Monday, April 11, 2011
There are two types of authority express or implied. Express means the corporation has granted that individual with authority to bind the Corporation. The Board of Directors of the Corporation will make a resolution to grant authority. For example, the Corporation may grant the Vice President of Procurement the authority to bind the corporation and be able to delegate signing authority within the procurement organization. Express authority only applies to the specific company that granted the authority. For example, the Vice President of Procurement would not have authority to sign contracts on behalf of a Subsidiary. The Subsidiary would need to grant that authority.
Implied authority may exist by the position of the signer or by previous dealings. An example of previous dealings would be if a corporation consistently performed on contracts that were signed by someone that didn’t have the authority thereby ratifying the authority, that type of behavior could estop or prevent them from arguing that the
Party didn’t have the authority and try to void the agreement. If an officer of the company is signing the contract they will have implied authority to bind the Supplier because of their position as an officer of the Corporation.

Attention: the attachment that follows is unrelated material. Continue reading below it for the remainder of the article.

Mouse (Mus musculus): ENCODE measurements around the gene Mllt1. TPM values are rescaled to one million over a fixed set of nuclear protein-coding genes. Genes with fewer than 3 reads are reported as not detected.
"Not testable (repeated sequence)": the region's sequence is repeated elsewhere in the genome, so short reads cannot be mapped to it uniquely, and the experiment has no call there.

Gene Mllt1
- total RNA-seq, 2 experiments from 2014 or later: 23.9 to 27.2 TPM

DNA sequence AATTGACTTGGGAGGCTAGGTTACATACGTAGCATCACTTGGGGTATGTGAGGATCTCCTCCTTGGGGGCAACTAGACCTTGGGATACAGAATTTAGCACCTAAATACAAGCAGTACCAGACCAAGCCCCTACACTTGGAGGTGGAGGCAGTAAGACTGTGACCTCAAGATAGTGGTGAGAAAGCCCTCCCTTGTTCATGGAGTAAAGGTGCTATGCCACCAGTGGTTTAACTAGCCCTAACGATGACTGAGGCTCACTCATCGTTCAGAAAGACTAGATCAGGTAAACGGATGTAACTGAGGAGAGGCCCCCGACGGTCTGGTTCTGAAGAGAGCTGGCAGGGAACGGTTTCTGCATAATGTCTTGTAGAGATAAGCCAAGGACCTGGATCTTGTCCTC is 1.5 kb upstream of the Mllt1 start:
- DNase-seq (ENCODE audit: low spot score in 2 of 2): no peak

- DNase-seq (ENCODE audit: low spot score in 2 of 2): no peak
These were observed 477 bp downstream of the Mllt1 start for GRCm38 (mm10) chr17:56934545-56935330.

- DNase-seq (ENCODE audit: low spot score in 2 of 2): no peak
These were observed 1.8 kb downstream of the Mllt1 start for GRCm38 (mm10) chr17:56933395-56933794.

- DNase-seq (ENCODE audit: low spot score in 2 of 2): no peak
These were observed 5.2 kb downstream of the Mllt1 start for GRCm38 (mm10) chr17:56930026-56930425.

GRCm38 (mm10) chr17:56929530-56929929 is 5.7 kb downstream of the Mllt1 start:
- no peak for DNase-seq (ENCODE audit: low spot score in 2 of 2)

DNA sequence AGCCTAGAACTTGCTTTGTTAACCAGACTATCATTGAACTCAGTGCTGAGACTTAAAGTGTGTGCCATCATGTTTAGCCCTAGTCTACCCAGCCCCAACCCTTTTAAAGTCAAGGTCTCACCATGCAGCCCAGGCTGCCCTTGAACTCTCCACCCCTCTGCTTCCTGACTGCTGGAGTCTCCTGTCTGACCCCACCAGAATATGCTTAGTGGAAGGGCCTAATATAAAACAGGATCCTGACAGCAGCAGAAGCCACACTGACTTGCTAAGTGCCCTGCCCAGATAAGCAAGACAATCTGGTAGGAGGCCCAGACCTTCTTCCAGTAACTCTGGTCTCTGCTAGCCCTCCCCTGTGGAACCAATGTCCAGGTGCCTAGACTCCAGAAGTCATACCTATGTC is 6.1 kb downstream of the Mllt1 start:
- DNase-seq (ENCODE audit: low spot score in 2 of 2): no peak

If a non-officer is signing the contract, including the words “duly authorized” as part of the signature block may show authority. If they represent that they have authority and do not, they can be personally liable.
The reason why you would want to verify authority is lack of capacity to sign an agreement such as not having the authority is a legal defense that can be used to void the agreement.
To make sure a party is authorized to sign a contract you may also ask for what is called a “Secretary’s Certificate”. The Corporate Secretary provides a certificate that an individual is authorized or they may provide a copy of a resolution from the Board of Directors granting authority as proof that the individual has the authority.